” We import both top horses and amateur horses for the international market. “
Knows the art of educating
Stein knows what he is doing. His name is praised within the show jumping community, both nationally and internationally. In terms of horses, Norway imports way more than it exports. Stein, however, is a large contributor to the export portion. He has a knack for finding talented young horses and developing them into the quality horses that the worlds top show jumpers want. Horses that Nimble, the Olympic winner, and world champion Scott Brash, now get to enjoy. Super Sox, ridden by USA’s best young rider, and the super-stallion Cabachon, previous owned by Kathrinelund Stud & Stallion station in Denmark and Kristin Andresen, whom after having been under the saddle of Katharina Offel, went to Schockemohle´s. They used to be a unique combination Stein and Cabachon. Emotions take up the room. Kristin steps in and says lightly; -it was very nice, during the European Championship in Herning, Paul came up to us and said that he would have loved for Stein to continue riding Cabachon.
“Today there is almost a lack of good riders. We are struggling to get hold of them.”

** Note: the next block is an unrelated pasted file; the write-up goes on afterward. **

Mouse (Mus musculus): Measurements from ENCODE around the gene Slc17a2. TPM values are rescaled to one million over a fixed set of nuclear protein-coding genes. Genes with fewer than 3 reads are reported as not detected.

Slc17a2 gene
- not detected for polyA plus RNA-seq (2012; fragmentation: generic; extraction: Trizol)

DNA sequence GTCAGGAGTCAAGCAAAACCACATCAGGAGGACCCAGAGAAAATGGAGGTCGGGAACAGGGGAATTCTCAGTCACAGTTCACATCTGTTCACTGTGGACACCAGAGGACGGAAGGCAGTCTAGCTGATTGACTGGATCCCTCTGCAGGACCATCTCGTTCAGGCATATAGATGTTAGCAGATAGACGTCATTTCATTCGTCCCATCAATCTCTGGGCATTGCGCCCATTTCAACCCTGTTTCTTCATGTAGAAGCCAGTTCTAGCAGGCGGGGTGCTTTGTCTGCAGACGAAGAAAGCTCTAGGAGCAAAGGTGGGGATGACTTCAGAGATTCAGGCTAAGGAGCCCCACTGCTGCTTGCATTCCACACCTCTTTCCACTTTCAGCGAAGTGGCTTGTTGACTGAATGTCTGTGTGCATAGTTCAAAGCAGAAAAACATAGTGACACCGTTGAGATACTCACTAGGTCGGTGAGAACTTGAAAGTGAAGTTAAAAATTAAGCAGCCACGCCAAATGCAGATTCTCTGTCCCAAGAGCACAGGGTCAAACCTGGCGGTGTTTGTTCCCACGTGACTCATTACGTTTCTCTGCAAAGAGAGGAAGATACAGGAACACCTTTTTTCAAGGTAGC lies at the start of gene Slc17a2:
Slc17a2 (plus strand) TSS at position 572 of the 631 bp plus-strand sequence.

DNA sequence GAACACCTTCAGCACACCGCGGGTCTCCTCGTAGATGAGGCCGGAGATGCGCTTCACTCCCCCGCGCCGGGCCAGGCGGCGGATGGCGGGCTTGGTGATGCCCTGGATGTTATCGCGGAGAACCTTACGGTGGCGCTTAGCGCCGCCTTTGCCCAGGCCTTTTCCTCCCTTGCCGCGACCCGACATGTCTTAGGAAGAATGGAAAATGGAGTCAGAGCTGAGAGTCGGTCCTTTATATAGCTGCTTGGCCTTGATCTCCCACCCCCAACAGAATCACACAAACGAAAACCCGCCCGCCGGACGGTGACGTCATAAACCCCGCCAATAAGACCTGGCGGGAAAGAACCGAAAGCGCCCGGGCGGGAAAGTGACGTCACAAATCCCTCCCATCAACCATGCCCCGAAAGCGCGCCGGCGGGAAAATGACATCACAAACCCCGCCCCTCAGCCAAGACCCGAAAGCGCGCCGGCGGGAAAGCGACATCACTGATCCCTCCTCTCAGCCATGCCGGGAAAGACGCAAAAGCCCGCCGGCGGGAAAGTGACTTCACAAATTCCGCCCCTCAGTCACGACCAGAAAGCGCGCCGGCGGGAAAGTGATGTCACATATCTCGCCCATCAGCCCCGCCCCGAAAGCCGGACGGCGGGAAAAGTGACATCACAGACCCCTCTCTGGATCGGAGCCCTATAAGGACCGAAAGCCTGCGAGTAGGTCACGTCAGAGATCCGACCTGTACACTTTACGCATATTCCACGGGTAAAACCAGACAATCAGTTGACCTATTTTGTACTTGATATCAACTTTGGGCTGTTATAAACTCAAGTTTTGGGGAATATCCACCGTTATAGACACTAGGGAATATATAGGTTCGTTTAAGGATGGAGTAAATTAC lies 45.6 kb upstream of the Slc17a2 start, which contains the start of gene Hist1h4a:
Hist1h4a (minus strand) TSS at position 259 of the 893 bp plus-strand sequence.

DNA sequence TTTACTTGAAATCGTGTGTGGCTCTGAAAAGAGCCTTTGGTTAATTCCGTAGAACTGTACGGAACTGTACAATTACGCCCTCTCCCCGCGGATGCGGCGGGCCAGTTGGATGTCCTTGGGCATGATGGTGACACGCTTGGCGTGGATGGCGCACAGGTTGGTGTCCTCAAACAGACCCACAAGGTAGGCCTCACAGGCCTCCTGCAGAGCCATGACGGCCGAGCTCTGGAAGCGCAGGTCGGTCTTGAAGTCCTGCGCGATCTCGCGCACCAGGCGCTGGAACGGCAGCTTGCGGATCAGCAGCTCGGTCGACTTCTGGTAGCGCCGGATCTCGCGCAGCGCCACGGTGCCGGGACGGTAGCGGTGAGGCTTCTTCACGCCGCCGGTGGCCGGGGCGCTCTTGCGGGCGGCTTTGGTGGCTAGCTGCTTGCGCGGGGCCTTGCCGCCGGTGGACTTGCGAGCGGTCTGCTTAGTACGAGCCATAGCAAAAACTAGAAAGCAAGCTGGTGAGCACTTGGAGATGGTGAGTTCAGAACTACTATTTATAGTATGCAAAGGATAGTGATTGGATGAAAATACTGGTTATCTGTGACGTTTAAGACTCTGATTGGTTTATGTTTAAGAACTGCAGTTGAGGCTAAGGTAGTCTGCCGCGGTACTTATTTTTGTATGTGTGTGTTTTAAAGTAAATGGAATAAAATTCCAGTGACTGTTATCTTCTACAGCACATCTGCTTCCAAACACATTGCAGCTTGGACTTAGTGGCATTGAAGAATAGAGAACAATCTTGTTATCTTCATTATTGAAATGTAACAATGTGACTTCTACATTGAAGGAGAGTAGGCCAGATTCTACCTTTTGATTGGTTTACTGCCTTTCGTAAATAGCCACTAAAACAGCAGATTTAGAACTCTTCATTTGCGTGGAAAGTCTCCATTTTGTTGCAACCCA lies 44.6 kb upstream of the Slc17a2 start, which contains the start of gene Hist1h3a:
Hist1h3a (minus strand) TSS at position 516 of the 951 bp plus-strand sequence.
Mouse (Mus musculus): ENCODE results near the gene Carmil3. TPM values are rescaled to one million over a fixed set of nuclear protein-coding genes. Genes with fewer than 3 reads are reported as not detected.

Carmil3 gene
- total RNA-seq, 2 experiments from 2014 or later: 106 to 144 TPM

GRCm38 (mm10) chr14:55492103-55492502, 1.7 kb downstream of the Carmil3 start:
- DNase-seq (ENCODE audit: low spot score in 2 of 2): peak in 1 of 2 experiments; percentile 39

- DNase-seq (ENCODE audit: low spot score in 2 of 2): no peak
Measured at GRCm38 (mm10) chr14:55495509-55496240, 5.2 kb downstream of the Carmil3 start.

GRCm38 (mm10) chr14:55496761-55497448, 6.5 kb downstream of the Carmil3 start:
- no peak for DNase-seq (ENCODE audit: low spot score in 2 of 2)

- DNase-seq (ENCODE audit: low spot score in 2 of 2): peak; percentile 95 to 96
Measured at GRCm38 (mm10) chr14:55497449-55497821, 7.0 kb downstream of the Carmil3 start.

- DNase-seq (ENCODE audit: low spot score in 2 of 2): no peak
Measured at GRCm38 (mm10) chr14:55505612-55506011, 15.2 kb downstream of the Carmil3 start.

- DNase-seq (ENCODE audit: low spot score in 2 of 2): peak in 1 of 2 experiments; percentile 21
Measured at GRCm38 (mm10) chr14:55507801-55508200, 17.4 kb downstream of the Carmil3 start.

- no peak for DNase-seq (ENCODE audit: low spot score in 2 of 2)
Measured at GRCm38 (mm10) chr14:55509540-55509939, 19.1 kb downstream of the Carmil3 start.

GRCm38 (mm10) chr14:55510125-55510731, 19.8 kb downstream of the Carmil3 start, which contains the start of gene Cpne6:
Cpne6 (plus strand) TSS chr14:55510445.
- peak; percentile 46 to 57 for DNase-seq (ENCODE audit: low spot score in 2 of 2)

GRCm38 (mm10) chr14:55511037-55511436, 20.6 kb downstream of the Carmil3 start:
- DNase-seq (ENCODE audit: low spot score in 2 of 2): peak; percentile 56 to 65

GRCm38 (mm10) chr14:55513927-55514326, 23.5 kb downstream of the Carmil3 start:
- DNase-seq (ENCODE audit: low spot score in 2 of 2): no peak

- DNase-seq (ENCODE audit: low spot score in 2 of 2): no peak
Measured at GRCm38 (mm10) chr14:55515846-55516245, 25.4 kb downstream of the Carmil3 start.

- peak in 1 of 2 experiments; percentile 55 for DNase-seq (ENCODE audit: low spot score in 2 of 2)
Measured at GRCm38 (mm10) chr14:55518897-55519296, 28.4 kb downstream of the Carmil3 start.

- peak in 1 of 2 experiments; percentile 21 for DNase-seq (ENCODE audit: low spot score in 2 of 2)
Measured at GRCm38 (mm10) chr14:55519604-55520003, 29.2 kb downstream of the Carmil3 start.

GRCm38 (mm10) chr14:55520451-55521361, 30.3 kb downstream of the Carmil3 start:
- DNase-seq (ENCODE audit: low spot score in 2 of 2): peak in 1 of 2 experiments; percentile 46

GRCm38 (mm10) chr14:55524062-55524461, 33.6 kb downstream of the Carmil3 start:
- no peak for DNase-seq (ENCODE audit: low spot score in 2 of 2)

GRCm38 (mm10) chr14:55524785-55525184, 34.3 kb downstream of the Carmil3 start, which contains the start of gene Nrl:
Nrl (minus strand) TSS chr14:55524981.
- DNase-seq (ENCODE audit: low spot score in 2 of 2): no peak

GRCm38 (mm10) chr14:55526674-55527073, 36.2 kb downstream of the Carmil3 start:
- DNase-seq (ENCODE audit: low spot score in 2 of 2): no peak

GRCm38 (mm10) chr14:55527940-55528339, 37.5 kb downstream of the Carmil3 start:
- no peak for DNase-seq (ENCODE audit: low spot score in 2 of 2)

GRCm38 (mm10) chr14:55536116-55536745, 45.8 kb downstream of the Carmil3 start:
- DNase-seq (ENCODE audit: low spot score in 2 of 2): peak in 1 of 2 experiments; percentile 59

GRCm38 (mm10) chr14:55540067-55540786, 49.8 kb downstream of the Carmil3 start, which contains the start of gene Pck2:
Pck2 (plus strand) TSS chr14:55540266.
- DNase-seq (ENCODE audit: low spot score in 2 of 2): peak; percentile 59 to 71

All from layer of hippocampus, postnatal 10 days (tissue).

Small environments, yet great possibilities
Kristin and Stein love their home. They have considered moving abroad, however, it is much more competitive in other countries. – To make a living out of horses will not be easier that way, they both say firmly. There are several cons about staying in little Norway, it is a smaller environment and few people with whom you can discuss issues. In other countries, such as Germany and Holland, there are more educated horse-people around you. The professional environment in Norway is minuscule. It is not the same talking to parents who have only just come into the sport due to their children’s newly found interest. I would have loved to have more professionals around to discuss business related topics with, as well as the sport. On the other hand, if you love horses it does not require a lot to making a living out of it here. With a smaller community, it is easier to establish yourself as the best. In all areas of the field, it is less competitive.
Running a horse business
Stein looks beyond Norway’s little horse world. He evaluates how the sport is viewed in other countries and the differences disappoint him. In countries like Netherlands, the horse industry is a part of the nation`s gross domestic product. In Norway alike, there are many people who make a living from horse related activities. This sport has a large turnover with sizeable sums involved. A horse business is just as valuable as any other business – it all comes down to selling a product. Whether is coffee or a horse – it does not matter. A well functioning business is a good business and should be respected and treated like the institution it is. However, in Norway, the equestrian sport is largely viewed separately from this, which is completely wrong. We are running a professional business, with a high level of competence and deliver top quality products within our field.